We’re just in the process of finalising another shipment of Chinese antiques from Beijing – due to leave in a few weeks from now. Most of the pieces have already been selected and the latest ones were added onto our website last week. Among them are two more pairs of exquisite Chinese chairs to add to several others that we already have in stock, so this seems like a good time to highlight some of the beautiful designs and ingenious construction that the Chinese produced over centuries in chair design.
The chair in China developed early on in the country’s history, with simple stools and seating appearing during the Tang dynasty (618 to 907AD). This was in contrast to most other Asian countries, where the practice of sitting at floor level continued for centuries to come.
From as early as the 6th century one of the most recognisable styles of chair started to appear, and continues to be made in China today with very little modification. This style is usually referred to today as a ‘Yoke-Back’ armchair due to the distinctive shape of the crest rail that extends over the two side stiles, but is also known as an ‘Official’s Hat Chair’ as the same rail also resembles the hats worn by government officials during the Ming period. The chairs started as seating for royalty, but were soon in common usage amongst the Chinese elite, reserved for important house guests. By the early Ming dynasty these chairs were beautifully proportioned, usually with a back splat curved in an ‘S’ shape, with curved armrests (signifying good ‘qi’ or energy) and subtly tapered supporting posts. The apron below the seat would often be curved and the stretchers between the legs positioned with the front one closest to the ground, the side stretchers slightly higher and the rear stretcher highest of all. This placement, known as ‘bubugao’ in Chinese (literally ‘step higher’) was symbolic of career progression.
The designs of the chair changed little across different regions. The main variations tended to be in the vigour of the curves, particularly in the crest rail, with chairs from Shanxi in central China being noted for their strong lines. It was also the practice to decorate the back splat with symbols for good luck, prosperity or long life. In central areas animals (such as bats for good luck or the ‘ruyi’ symbol to grant wishes) were common, while in the eastern province of Shandong for example, carvings of the Chinese character ‘fu’ (for good luck) were prevalent.
This style also developed into the similar side chair, without armrests, which would be used for more general seating and dining. The chairs would be placed formally in pairs, often either side of an altar table in a main reception room, but brought into the centre of the room for entertaining guests.
A further development from the Yoke-Back style is what is referred to as the ‘Southern Official’s Armchair’. This appeared later on in the country’s history, supposedly first in the the southern province of Jiangsu, but soon became popular throughout China. Instead of the extending crest rail of the Yoke-Back chair, the rail joins the rear stiles and the arms join the front supporting posts, giving a very fluid, less imposing appearance. Similar, smaller chairs with solid or carved backs rather than back splats also appeared around the same time. Usually known as rose chairs, these were used by women, usually in their private chambers.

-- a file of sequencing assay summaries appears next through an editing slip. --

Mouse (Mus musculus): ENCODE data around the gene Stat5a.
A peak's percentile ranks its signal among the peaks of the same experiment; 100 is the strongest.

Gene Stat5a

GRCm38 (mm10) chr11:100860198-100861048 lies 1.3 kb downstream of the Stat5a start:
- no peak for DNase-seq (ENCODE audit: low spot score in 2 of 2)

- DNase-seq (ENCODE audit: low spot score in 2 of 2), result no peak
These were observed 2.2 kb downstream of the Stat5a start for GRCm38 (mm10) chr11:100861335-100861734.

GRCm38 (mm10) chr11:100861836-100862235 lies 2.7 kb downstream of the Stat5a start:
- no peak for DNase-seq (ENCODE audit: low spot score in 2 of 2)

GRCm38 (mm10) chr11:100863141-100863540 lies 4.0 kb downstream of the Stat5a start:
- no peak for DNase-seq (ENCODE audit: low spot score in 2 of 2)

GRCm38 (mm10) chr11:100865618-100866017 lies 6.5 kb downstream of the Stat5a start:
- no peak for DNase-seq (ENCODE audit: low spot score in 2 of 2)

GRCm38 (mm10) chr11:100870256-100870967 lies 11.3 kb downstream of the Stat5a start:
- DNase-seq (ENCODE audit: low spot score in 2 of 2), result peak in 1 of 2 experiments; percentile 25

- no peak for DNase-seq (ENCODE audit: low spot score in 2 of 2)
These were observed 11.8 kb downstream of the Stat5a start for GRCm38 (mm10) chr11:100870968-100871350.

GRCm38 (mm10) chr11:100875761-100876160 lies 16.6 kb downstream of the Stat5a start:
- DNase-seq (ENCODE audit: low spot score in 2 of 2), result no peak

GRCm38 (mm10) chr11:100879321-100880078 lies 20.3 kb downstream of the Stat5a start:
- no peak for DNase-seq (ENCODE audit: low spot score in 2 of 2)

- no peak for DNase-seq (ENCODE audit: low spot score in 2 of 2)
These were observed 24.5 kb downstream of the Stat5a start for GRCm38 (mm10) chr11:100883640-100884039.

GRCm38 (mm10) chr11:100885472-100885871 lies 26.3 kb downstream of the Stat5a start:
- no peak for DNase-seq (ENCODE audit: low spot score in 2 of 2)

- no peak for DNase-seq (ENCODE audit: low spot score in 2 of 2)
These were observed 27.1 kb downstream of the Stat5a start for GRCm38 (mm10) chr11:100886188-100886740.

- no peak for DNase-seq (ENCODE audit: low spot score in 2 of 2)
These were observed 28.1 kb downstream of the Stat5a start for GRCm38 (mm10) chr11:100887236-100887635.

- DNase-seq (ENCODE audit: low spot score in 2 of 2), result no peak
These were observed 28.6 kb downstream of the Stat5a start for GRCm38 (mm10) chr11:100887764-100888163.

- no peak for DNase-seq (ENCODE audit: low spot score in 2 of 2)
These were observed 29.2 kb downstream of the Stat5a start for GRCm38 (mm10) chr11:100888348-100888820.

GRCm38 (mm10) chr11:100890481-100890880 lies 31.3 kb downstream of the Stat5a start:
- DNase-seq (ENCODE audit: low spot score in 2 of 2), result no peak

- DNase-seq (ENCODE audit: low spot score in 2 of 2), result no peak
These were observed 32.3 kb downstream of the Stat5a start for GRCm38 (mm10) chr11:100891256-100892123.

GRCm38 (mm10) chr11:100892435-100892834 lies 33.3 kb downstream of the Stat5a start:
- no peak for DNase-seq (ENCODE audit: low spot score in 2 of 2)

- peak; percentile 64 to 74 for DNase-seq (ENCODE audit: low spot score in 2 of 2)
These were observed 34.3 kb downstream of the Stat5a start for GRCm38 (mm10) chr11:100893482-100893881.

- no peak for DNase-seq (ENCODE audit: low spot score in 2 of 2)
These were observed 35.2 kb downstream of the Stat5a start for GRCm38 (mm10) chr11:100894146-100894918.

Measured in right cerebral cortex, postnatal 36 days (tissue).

The other most distinctive style of Chinese chair is the ‘horseshoe’ back armchair. Also referred to as ‘Grand Tutor Chairs’ these pieces played an important role in Chinese society, used for ceremony and as seats of honor for the most important guests. They were probably also used for transport, with wooden poles being fitted along the sides so that four servants could easily carry the chair and its owner. The unmistakeable curved semicircular armrests were produced usually using five pieces of curved wood that were fitted together using a series of ingenious overlapping joints. The chairs were made with generous proportions befitting the status of the sitter, but are surprisingly comfortable.
More simple versions of the horseshoe chair were also produced in Shandong and other provinces out of softwood such as willow. This meant that the curved armrests could be made from a single piece of wood rather than with the complicated joins of the more refined versions.
During the Qing dynasty, around the 18th century, tastes began to change amongst China’s elite, with the focus starting to turn towards a heavier, more elaborate style. Out of this came a new type of chair, sometimes referred to as an ‘Emperor Chair’ as they again were made to denote the status of the sitter. These were made with a heavy, ‘waisted’ seat on top of which would be oranately carved armrests and back splats, the backs also often being fitted with marble.
As well as our antique pieces, you will find reproduction versions of most of these wonderful styles of chairs in our Classical Chinese furniture range – the proportions slightly modified to make them more suitable for a western home. The Yoke-Back chairs, with carved dragon motifs in the backrest, make wonderful dining chairs, while our horseshoe and southern official chairs are great as statement pieces in a bedroom or living room. However, for their sheer presence and sense of history as well as for the beauty of their curves and workmanship, a pair of antique Chinese chairs is the ultimate in seating – placed either side of a console table they add instant impact to any modern reception room.